Luckily, you can now find coconut milk and almond milk yogurts in most higher quality and health food stores (including Whole Foods), many grocery stores (like Wegman’s) and even on Amazon. The texture is practically identical to regular yogurts and there are the same variety of flavors Dannon and Yoplait will give you. They’re even free of evil soybeans! So when your kids become jealous of their friends’ strawberry yogurt, you can confidently sending them to school with a strawberry coconut yogurt.

 

Replace Chips with Banana Chips or Healthier Potato Chips

Nothing says empty calories and rancid seed oils more than Doritos and cheese puffs! Then again, nothing appeals the child’s palate more than a salty crunchy carb! Instead of potato chips, why not give them a crunchy food that also contains some mineral and vitamin content? Still not the best choice, but a really special treat your kids will love!

We are able to find a plain brand like this one in oure regular grocery store, but try to plan ahead by ordering online and choosing brands that cook with safe fats & oils – these Avocado Oil Potato Chips and Banana Chips in Coconut Oil are always big favorites with our boys. They love using cool reusable baggies, which saves the environment and our money!

 

Replace Crackers and Popcorn with SeaSnax, Coconut Chips or Trail Mix

No, really! You’re already thinking that your kids won’t like seaweed, but these green wonders are actually really delicious! They’re salty, but contain all the mineral content you’d ideally want from a snack. Did you know that seaweed is one of the best sources for iodine, a key mineral in thyroid function, that we can find? We buy cases of SeaSnax and pack them several times a week.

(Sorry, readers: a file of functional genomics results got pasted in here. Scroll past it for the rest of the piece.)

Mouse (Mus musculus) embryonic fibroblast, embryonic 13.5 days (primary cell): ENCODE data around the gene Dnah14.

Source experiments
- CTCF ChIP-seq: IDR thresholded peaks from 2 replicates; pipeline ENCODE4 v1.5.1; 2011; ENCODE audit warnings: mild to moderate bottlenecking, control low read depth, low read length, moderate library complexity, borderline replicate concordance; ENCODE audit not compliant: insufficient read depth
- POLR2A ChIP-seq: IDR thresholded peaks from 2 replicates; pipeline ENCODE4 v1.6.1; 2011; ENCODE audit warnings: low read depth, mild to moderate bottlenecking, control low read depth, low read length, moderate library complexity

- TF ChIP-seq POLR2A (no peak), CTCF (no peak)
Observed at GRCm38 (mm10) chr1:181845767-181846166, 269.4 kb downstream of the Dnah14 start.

Coconut and fruit and nuts are also much more nutrient dense sources for snacking, our boys LOVE making their own trail mix with their favorite nuts, dried fruit and coconut – or there are plenty pre-made options available at Trader Joe’s or Amazon.

Replace Fruit Cocktail with Apple Sauce Pouches

If you ever look at the side of a fruit cocktail cup and actually read the ingredients and nutritional content, you’ll find that this is not a healthy fruit source of vitamins and minerals, but rather an insidious sugar delivery system that amps up the sweetener, especially the corn syrup, content. So, instead, I pack him an all-natural unsweetened apple sauce squeeze pouch. It’s fun to suck up applesauce from a straw! Plus, a natural applesauce is much lower in sugar than indeterminate fruit pieces cased in syrup!

Replace Granola Bars with Larabars

Nothing, to me, is more overhyped as a health food than ye olde granola bar. When I was growing up, this was the healthy alternative to candy bars and moms were always using it as the default snack. Unfortunately, soon the default granola bar was the Chewy brand, practically a candy bar with HFCS and chocolate chips and marshmallows.

Even the healthy and natural versions have added sugar and, of course, grains. Larabar takes a different tact. All the ingredients in this delicious snack are dried fruit and nuts. All you do is mash together all these ingredients and you’ve got a real whole food snack to replace your granola! We have recipes to make your own Fruit & Nut bars in Eat Like a Dinosaur, but even we take shortcuts too!

Replace Cheese Sticks with Black Olives

In our preschool, the default snack that parents provide seems to always be cheese sticks. Unfortunately, I know that nothing good will come from my son eating that cheese stick. What are they really getting from cheese anyway? Mostly fat. So why not replace that fat source with heath olive oil? The sacred olive fruit is a perfect snack and we eat them by the bowlful! Best of all? We can subscribe and save some cases of BPA-free cans!

 

*Please note, some of these options aren’t the best choices. However, when you’re converting to whole foods from processed, when you’re dealing with children’s emotions and the trauma of being teased, or simply about to give up all together if you can’t find shortcuts – these foods are much better choices than their alternatives.